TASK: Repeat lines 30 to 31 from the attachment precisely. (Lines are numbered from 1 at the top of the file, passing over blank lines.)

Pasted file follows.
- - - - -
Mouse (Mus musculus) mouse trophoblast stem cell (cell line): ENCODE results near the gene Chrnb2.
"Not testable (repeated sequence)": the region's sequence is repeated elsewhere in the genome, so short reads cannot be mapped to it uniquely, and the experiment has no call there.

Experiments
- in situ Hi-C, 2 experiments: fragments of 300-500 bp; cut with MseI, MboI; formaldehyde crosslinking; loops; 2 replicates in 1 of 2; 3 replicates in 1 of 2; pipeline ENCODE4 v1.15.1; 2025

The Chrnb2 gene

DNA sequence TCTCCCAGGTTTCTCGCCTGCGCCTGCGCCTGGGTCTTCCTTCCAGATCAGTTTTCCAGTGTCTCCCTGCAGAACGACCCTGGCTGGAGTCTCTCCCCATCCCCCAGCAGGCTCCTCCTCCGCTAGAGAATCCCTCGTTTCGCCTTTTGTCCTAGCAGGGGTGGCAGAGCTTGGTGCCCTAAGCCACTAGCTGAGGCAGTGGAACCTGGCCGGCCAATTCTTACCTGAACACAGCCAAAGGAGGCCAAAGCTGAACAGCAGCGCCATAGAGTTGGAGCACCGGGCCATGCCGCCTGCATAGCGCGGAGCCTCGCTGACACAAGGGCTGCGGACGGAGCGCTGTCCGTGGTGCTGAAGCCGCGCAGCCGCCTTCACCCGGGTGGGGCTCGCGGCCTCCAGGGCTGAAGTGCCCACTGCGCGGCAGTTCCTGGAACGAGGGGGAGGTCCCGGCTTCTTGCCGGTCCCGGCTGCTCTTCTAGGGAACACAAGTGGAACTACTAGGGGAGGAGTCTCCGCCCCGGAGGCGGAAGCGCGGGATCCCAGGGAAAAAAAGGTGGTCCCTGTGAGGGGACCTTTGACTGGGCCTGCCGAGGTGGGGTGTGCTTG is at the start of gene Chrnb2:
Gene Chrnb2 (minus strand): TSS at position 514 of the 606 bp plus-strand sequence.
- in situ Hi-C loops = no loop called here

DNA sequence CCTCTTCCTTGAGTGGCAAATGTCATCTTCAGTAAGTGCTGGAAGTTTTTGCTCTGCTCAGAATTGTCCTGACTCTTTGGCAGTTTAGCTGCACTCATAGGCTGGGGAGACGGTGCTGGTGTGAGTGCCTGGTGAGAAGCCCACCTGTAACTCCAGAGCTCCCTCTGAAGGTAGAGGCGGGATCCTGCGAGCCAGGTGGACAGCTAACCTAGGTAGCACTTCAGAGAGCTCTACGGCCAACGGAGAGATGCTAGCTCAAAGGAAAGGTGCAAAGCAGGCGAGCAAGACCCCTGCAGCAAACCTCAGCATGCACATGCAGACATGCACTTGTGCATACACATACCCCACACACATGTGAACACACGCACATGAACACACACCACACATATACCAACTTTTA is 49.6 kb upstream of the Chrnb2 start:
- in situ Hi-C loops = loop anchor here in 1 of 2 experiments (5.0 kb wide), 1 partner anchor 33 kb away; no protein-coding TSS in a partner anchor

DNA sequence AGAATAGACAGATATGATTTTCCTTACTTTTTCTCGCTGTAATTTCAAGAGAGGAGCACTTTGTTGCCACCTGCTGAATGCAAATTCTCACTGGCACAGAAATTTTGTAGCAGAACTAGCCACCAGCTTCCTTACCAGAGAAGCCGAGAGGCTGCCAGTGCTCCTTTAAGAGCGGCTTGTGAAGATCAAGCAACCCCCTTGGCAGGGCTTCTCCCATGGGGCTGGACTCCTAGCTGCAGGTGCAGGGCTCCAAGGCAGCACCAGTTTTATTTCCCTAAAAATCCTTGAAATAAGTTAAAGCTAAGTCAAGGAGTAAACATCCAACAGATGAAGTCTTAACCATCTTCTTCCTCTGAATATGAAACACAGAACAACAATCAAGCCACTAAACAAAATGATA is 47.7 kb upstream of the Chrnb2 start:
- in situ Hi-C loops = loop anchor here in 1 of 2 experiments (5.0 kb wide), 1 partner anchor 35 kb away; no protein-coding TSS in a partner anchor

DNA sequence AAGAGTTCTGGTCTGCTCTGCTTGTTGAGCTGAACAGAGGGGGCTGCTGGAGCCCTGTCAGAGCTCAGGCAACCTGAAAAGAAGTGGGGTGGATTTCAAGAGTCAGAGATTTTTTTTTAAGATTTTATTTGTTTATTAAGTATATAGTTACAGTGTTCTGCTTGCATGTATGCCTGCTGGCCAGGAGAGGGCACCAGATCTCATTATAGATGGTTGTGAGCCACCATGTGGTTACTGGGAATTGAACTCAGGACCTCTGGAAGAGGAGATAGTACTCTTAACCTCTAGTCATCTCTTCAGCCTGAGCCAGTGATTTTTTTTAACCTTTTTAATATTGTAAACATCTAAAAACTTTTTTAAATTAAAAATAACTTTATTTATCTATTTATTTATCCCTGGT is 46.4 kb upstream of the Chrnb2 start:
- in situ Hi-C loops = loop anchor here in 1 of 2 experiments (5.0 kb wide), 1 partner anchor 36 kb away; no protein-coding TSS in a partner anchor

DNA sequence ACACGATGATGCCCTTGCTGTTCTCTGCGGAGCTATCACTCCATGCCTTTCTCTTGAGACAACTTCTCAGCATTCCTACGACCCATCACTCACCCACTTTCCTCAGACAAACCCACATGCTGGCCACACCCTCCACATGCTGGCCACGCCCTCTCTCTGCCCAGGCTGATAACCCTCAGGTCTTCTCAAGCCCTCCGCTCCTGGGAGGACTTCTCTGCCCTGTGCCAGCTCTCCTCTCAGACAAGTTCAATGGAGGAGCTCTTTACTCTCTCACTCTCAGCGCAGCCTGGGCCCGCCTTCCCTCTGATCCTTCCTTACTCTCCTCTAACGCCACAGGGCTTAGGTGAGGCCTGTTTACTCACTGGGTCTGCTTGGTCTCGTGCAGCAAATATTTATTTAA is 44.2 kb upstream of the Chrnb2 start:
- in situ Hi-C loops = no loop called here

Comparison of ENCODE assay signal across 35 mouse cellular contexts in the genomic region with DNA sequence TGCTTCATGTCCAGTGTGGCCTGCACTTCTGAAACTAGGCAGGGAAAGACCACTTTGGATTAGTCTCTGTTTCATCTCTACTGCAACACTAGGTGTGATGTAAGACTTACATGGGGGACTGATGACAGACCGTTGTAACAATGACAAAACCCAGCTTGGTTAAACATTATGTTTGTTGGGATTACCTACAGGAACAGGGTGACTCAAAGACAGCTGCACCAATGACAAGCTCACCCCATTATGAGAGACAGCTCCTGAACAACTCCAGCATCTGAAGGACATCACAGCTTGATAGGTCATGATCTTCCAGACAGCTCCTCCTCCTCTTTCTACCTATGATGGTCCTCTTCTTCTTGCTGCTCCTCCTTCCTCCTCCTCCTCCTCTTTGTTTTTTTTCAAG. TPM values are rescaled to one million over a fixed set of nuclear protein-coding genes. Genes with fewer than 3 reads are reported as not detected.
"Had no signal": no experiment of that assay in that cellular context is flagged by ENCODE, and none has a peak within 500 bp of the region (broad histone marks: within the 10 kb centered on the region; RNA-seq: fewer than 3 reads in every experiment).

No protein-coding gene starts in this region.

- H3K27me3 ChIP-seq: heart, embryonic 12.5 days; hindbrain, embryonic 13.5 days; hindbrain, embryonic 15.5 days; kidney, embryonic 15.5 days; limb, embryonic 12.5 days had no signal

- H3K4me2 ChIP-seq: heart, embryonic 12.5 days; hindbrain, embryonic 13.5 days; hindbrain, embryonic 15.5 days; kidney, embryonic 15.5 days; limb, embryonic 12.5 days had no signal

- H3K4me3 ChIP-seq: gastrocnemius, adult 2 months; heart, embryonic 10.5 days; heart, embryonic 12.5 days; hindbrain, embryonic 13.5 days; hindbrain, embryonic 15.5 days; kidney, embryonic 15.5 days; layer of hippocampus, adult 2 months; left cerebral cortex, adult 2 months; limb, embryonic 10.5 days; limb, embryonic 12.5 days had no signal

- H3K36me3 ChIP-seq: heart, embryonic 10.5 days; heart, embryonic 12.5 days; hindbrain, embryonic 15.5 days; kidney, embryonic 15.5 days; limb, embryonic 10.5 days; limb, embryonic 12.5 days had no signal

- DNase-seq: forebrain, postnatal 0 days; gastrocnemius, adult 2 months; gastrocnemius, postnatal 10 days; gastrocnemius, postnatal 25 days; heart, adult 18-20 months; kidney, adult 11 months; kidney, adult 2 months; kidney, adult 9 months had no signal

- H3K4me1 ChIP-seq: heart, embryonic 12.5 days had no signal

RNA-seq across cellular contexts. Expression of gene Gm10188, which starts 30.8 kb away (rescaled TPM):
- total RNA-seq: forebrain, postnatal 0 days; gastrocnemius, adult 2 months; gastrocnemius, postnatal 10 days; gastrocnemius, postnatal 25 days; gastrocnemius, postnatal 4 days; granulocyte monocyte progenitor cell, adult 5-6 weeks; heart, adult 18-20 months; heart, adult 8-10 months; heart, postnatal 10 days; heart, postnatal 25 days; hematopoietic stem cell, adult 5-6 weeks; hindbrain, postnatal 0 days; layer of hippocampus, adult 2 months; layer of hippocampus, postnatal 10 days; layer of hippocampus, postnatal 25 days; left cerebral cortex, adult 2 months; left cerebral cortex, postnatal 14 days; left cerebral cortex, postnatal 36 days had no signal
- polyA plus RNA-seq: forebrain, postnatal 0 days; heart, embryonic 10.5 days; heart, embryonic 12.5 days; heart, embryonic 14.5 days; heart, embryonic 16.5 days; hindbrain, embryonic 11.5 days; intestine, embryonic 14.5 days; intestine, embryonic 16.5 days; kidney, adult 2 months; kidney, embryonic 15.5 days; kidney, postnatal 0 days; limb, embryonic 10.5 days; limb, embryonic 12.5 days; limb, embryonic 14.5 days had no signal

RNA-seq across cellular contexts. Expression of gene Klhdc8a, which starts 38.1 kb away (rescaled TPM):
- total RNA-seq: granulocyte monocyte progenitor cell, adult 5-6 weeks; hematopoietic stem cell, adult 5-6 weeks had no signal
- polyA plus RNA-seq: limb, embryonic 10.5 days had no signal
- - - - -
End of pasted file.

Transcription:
- total RNA-seq: granulocyte monocyte progenitor cell, adult 5-6 weeks; hematopoietic stem cell, adult 5-6 weeks had no signal
- polyA plus RNA-seq: limb, embryonic 10.5 days had no signal